The optimal situation is a trusted secure certificate for your server from a reputable certificate authority, if you don’t have that, or want to use the self-signed certificate your server has then your Munki Mac clients will need to trust this certificate.

Export out the cert from Server Admin if you’re using that to manage your Mac mini server. Place this cert file on your clients (using ARD, or other methods) then use the security command to get the Mac clients to trust this cert.

security add-trusted-cert -d -r trustRoot -k “/Library/Keychains/System.keychain” “/private/tmp/name-of-server.cer”

REFERENCE: Rich Trouton’s blog goes into more detail and details a way to script this.

  •  SECURE IT

Use htpasswd to add a password to your Munki repo.

htpasswd -c .htpasswd munki

Edit the htaccess info

AuthType Basic
AuthName "Munki Repository"
AuthUserFile /path/to/your/munki/repo_root/.htpasswd
Require valid-user

Encode this password for Munki:

python -c 'import base64; print "Authorization: Basic %s" % base64.b64encode("USERNAME:PASSWORD")'
Authorization: Basic VVNFUk5BTUU6UEFTU1dPUkQ=

Push out this password to your Munki clients with ARD (or use some other method)

defaults write /Library/Preferences/ManagedInstalls.plist AdditionalHttpHeaders -array “Authorization: VVNFUk5BTUU6UEFTU1dPUkQ=”

Change the Munki RepoURL on all your clients to use the new secure URL

defaults write /Library/Preferences/ManagedInstalls SoftwareRepoURL “https://munkiserver/munki_repo&#8221;

REFERENCES:

Consult the Munki Wiki for: Basic authentication setup for Munki 

Ala Siu’s excellent write on securing munki

Notes:

Consider using a server made for securing Munki, like the Squirrel server from the MicroMDM project. More on this in another blog post.

Consider using certificate from a known reputable certificate authority such as Let’s Encrypt (the Squirrel server above automates the setup with Let’s Encrypt).

Further:

Another project which seeks to combine all these open source projects in the Munki ecosystem is Munki in a Box. There’s a secure branch of this project which setups a basic authentication as well but while it aims to simplify setting up a secure Munki it may be a bit confusing to set up at first glance. Test, and test again.

 

 

My Thunderbolt Nightmare

It was a dark and stormy night of cables and capacitors when suddenly I heard the door knocking, or was something falling of a shelf? I was in a cramped server room, if you’d call it that, and I was day dreaming, sorry, night terrorizing, of days gone past when I worked in nice big well ventilated server rooms with proper enterprise gear. Oh wait, did I really dream that? Did it really happen? Maybe it was less well ventilated and there were cables strewn about the tall 42U shelves and sometimes we found a Mac hidden underneath spaghetti. Sometimes. I vaguely remember the long shiny metal servers, they talked to me, they sang, a whiny pitch of whale song. Dream on, dream on.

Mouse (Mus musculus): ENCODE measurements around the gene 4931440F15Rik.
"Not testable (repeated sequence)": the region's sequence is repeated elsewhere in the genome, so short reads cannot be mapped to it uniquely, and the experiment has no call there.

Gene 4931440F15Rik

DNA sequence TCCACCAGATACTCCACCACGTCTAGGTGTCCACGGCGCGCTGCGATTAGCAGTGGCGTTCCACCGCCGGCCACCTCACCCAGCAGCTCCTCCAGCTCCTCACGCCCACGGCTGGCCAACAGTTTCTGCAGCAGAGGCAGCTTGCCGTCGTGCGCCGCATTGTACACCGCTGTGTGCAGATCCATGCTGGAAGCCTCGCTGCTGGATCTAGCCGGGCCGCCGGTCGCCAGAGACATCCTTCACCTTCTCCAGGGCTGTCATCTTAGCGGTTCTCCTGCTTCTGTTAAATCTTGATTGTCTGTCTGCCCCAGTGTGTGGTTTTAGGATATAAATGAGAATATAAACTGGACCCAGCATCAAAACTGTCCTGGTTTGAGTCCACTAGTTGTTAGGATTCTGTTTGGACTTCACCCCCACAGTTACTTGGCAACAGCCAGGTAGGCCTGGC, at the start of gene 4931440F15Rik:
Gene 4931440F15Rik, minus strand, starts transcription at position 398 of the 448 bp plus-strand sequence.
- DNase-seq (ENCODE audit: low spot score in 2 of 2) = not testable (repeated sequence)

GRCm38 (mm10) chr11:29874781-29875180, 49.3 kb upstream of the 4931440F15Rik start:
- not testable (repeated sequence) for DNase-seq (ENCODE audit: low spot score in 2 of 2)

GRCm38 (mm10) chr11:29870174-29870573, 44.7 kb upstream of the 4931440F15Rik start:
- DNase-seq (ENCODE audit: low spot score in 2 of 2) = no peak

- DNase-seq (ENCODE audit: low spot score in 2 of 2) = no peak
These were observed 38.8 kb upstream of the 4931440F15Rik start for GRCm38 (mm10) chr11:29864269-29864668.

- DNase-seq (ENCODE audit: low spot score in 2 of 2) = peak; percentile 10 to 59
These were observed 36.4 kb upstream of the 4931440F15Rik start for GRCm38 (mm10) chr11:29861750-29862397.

Now. Today. Apple Music on my iPhone plays every single Arcade Fire album in a long playlist, in order. And I follow the white rabbit of Thunderbolt cables. This is my thunderbolt nightmare. Dead drive in a Thunderbolt Promise Pegasus unit, web ticket filed for registered hardware. Legacy. That’s the word they used. Where’s Marshall McLuhan when you need a proper redux of the shit storm you’re in? Thunderbolt 3 uses USB-C and everything is possible. Can’t wait to step into that confusing identity crisis. OK, back to the present day when I stared at the red blinking drive, a replacement drive from not long ago dead again, sitting in the last row of a now legacy Pegasus R6 unit. RAID 5, the most dangerous kind, this is what stood between me and uncertainty. The worst kind of RAID. Well, not as bad RAID 0. Raid nothing. Raid 5 is one bad drive away from a bad day. Backups? Hmm, I got those, I got plenty of those, but I don’t want to be tested today. No, not today. Not this bloody day.

I open the Pegasus utility and the GUI wants an update. Hmm, that’s not in autopkg, I think. Why is out of date? Munki let me down. I start to drift, to side shift into adding newer better recipes to autopkg, to tweaking my Munki repo, to what sessions would be awesome at the next MacDevOps:YVR conference. Gee whiz, I love open source, and everyone in the Mac Admins community…. Snap out of! I slap myself in the face. I was hallucinating. Stay on task. I update the Pegasus utility. I stare at the critical reports from one of the three R6 units attached to this Mac Mini server. Did I say server? But it’s so small, so little. It works. It’s magical, kinda neat. Until you stare too close at the back. The Thunderbolt cables go from the Mac Mini to the first Pegasus unit to the SANlink fibre channel adapter to the LTO 6 tape library to the next Pegasus utility to the second SANlink adapter to a third and final Pegasus RAID unit. What’s is going on? Where does this cable go? Let me just follow it to the next jumping off point. My brain slows, the lack of oxygen in this cold machine room start to affect my thinking. I lose my way.